US Gulf: Fumigation of grain cargoes - risk of explosion


Published: 13 November 2015

The preferred method to fumigate grain cargoes originating from US Gulf ports is through the use of gas pellets (Aluminum Phosphide), which are distributed / scattered uniformly on top of the leveled stow of bulk grains by private companies which are certified applicators.

One of the benefits of the surface application of gas pellets is that there is an initial rapid build-up of gas in the void space on top of the cargo in the hatch square / coaming, with subsequent penetration downward into the cargo over a certain period of time. The pellets will react with atmospheric moisture and dissolve over time creating phosphine gas. The reaction process generates heat as the pellets dissolve. The speed of the reaction increases depending on higher temperatures and/or relative humidity of the air locked inside the void space. All that is left after the pellets are converted into gas is a gray-white powdery ash.

Aluminum phosphide by itself is not flammable, but when it becomes wet through contact with moisture in the air or water, hydrogen phosphide gas will be created, which can ignite spontaneously in air at concentrations above its lower flammable limit. Ignition of a high concentration of phosphine gas can result in explosions.

During the past several years there have been several cases where the phosphine gas on top of grain cargoes spontaneously ignited resulting in explosions inside the cargo holds. The power of these explosions resulted in the steel hatchcovers being lifted up out of their sealed position, resulting in deformed hatch panels, torn off cleats, etc.. Some vessels had to discharge their cargo at the load port in order to carry out required repairs prior to being allowed to reload their grain cargoes.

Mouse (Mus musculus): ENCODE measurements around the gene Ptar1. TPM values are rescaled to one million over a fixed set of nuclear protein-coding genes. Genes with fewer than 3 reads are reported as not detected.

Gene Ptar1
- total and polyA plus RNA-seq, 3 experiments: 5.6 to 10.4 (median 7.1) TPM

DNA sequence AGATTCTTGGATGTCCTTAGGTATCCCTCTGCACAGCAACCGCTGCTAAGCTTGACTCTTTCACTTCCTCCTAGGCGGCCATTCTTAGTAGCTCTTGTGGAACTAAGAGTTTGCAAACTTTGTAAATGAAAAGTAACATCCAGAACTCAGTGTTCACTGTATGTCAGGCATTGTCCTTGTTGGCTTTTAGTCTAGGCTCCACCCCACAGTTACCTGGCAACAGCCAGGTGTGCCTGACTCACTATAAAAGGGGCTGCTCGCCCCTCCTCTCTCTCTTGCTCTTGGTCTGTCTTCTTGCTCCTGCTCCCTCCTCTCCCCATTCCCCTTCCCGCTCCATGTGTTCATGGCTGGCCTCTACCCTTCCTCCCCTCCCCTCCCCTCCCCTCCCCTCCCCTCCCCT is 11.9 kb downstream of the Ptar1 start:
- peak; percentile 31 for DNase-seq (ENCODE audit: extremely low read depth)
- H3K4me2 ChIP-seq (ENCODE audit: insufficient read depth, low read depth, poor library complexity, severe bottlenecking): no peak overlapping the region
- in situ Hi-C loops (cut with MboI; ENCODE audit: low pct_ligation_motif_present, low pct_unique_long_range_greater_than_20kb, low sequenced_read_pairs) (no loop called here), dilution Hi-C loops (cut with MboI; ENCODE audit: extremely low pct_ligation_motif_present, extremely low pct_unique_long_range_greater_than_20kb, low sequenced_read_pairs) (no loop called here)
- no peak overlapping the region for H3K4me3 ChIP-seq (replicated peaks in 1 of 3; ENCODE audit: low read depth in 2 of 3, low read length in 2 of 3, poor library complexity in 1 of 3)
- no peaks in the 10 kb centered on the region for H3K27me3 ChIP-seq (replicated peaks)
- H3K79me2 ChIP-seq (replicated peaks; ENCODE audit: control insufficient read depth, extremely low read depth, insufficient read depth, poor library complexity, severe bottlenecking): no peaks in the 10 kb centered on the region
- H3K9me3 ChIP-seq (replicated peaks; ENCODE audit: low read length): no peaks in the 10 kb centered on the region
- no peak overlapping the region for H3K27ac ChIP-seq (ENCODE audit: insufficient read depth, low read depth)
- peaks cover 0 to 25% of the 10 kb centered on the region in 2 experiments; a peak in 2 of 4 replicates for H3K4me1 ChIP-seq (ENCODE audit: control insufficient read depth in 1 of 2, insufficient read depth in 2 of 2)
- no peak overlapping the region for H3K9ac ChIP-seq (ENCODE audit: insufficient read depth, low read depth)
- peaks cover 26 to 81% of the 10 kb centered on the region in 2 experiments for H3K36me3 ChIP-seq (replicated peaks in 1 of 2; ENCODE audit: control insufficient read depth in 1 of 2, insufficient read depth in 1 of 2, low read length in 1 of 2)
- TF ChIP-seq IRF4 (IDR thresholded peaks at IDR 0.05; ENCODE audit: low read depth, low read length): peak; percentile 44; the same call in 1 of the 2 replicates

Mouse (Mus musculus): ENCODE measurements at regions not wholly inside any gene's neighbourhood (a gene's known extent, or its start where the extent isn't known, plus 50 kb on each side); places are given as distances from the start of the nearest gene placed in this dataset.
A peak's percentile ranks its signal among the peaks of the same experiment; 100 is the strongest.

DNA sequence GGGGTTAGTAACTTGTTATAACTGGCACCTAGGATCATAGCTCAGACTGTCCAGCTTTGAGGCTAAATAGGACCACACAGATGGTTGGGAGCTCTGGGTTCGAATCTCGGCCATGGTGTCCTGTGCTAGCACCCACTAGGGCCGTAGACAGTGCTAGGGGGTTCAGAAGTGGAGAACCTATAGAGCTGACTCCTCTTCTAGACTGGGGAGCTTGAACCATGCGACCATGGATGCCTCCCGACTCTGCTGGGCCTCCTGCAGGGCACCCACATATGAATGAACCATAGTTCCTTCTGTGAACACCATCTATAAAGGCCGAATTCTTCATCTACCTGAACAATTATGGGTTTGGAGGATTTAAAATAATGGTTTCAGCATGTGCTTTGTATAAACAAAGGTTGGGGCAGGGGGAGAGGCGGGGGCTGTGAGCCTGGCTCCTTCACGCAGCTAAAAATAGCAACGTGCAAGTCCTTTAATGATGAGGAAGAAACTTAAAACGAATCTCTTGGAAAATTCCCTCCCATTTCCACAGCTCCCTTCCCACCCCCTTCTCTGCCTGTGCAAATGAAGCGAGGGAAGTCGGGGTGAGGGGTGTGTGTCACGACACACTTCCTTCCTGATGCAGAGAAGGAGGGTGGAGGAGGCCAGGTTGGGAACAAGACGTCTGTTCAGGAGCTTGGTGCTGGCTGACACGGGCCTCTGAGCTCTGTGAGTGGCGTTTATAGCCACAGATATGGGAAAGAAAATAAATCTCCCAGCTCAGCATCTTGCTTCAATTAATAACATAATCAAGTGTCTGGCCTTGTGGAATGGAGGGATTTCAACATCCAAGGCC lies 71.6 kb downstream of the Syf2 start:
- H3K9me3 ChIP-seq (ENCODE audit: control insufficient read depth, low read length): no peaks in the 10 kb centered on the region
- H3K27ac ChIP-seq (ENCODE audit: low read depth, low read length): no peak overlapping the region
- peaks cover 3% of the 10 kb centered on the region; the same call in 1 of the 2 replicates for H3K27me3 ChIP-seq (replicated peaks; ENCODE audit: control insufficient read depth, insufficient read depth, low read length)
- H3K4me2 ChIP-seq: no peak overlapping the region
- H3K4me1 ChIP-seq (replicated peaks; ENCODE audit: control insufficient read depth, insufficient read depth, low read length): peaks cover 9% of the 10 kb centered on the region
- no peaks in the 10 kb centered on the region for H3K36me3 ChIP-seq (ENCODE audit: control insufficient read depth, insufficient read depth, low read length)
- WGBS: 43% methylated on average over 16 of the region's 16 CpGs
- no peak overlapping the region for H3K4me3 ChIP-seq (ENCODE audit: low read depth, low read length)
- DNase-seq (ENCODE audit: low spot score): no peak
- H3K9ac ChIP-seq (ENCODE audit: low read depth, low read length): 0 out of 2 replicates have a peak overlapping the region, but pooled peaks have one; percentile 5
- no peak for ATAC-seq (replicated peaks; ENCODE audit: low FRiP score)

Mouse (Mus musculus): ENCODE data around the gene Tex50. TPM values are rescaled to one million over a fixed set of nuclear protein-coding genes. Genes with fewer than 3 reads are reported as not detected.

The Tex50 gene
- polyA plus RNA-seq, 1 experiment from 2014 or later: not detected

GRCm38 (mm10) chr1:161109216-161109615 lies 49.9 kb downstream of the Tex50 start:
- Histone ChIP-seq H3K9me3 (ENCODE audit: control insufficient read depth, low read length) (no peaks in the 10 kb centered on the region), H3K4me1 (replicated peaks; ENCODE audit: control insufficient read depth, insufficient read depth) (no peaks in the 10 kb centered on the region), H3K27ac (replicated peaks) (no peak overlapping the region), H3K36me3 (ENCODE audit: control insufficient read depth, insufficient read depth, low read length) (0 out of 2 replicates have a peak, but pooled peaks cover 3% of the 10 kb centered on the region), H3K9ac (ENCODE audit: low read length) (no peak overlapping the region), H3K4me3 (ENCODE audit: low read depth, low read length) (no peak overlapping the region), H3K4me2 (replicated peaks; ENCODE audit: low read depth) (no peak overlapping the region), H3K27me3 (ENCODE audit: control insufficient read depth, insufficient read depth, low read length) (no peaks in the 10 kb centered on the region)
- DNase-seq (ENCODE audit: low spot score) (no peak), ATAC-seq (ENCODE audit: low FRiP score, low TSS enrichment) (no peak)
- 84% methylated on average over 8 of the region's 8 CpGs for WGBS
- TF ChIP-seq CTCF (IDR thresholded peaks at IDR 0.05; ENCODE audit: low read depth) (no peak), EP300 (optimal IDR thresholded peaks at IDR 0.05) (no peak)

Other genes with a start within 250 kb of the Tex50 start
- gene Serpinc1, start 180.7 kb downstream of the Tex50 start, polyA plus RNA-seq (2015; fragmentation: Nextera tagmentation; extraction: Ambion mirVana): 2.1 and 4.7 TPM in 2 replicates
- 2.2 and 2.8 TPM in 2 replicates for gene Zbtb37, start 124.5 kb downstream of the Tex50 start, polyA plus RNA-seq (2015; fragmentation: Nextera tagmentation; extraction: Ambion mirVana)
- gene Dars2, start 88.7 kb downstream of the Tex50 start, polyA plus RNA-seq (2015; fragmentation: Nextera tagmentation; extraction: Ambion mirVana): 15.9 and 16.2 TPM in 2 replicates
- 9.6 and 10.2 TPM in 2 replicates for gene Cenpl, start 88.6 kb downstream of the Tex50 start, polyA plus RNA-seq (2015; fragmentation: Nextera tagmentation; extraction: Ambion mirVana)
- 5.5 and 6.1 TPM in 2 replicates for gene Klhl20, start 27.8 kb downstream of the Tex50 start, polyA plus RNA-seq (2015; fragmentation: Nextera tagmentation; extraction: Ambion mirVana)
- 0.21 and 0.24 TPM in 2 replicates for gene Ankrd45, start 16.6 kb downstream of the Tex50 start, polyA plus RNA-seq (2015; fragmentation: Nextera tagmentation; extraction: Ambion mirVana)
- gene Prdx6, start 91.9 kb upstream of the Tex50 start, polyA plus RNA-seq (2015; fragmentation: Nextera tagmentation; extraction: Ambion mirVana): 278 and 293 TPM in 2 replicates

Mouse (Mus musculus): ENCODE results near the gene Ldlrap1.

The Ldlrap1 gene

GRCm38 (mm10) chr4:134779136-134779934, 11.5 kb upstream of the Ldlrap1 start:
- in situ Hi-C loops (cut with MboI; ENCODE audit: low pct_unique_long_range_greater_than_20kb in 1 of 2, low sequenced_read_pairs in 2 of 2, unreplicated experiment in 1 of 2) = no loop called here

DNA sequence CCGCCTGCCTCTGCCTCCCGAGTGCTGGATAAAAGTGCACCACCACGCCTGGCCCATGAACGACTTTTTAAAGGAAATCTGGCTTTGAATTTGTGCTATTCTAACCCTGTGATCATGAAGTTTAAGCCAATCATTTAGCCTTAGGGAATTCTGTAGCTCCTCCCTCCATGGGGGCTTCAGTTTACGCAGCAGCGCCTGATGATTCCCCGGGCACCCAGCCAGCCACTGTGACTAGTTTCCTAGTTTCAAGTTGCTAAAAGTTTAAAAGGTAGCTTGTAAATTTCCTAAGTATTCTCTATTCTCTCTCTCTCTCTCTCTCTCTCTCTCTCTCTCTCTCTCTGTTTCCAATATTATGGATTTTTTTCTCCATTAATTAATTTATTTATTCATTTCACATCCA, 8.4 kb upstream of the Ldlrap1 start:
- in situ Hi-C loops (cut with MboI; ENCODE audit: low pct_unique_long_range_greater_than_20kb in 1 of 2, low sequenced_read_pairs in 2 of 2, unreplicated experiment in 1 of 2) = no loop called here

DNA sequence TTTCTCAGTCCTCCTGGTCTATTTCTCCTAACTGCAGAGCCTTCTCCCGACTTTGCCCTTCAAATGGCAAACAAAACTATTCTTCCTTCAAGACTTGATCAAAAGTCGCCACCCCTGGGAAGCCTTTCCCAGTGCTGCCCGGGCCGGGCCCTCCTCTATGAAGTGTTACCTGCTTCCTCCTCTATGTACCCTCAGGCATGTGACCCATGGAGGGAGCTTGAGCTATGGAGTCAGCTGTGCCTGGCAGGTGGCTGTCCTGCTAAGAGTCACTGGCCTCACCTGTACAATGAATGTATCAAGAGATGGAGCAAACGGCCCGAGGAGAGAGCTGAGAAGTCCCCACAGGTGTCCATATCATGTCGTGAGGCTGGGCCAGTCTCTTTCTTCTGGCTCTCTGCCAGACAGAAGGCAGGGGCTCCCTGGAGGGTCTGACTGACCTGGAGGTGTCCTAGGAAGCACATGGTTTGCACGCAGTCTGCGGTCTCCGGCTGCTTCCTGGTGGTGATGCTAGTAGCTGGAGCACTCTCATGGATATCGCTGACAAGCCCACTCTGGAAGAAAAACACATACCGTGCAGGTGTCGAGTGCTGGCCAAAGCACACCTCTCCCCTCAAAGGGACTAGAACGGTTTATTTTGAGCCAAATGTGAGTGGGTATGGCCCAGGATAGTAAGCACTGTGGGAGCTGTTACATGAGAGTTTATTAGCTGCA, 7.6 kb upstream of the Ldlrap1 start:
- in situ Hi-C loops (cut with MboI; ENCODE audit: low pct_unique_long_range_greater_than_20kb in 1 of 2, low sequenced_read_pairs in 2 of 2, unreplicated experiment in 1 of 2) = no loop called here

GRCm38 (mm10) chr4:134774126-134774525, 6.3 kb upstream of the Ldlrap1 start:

Investigations on these vessels revealed that the reason was uneven distribution of the gas pellets on top of the bulk stow. It was ascertained that the gas pellets had been piled in small heaps along the inside of the hatch coaming square. The piling of the pellets resulted in a concentrated / accelerated release of phosphine gas which filled the void space to the point that it reached its lower flammable limit and spontaneously combusted / exploded.

It is recommended that the crew keep a watchful eye on these cargo holds which are being fumigated to make sure that the gas pellets are evenly distributed / scattered across the top of the stow and that the pellets are not simply dumped in large piles, which could result in explosions during the sea voyage.

For vessel specific enquiries, members are asked to contact their usual Skuld business unit.

The Association is grateful to Frans C. Coppers of Coppers & Company for contributing to this article.